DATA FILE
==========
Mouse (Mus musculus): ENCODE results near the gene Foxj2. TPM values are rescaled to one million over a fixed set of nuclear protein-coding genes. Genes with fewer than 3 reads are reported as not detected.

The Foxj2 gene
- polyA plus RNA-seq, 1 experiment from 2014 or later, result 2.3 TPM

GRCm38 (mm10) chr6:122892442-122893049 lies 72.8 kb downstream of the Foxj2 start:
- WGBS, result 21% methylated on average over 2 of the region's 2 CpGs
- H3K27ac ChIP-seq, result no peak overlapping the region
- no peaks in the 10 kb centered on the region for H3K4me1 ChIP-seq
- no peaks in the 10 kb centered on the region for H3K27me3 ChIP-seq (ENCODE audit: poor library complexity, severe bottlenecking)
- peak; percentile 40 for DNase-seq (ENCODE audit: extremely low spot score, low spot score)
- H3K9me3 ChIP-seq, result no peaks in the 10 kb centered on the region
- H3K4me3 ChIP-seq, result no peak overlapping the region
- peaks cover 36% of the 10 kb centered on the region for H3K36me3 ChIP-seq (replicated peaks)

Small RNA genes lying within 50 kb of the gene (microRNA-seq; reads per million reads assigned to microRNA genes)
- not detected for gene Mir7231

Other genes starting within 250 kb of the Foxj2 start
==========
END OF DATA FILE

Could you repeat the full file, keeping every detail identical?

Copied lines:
Mouse (Mus musculus): ENCODE results near the gene Foxj2. TPM values are rescaled to one million over a fixed set of nuclear protein-coding genes. Genes with fewer than 3 reads are reported as not detected.

The Foxj2 gene
- polyA plus RNA-seq, 1 experiment from 2014 or later, result 2.3 TPM

GRCm38 (mm10) chr6:122892442-122893049 lies 72.8 kb downstream of the Foxj2 start:
- WGBS, result 21% methylated on average over 2 of the region's 2 CpGs
- H3K27ac ChIP-seq, result no peak overlapping the region
- no peaks in the 10 kb centered on the region for H3K4me1 ChIP-seq
- no peaks in the 10 kb centered on the region for H3K27me3 ChIP-seq (ENCODE audit: poor library complexity, severe bottlenecking)
- peak; percentile 40 for DNase-seq (ENCODE audit: extremely low spot score, low spot score)
- H3K9me3 ChIP-seq, result no peaks in the 10 kb centered on the region
- H3K4me3 ChIP-seq, result no peak overlapping the region
- peaks cover 36% of the 10 kb centered on the region for H3K36me3 ChIP-seq (replicated peaks)

Small RNA genes lying within 50 kb of the gene (microRNA-seq; reads per million reads assigned to microRNA genes)
- not detected for gene Mir7231

Other genes starting within 250 kb of the Foxj2 start